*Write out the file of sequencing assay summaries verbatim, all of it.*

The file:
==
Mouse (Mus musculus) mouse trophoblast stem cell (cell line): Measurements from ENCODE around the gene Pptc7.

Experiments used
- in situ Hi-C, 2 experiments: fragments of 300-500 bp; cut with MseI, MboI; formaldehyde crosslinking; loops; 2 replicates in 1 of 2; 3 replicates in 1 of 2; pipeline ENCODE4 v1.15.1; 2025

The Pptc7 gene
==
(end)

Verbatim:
Mouse (Mus musculus) mouse trophoblast stem cell (cell line): Measurements from ENCODE around the gene Pptc7.

Experiments used
- in situ Hi-C, 2 experiments: fragments of 300-500 bp; cut with MseI, MboI; formaldehyde crosslinking; loops; 2 replicates in 1 of 2; 3 replicates in 1 of 2; pipeline ENCODE4 v1.15.1; 2025

The Pptc7 gene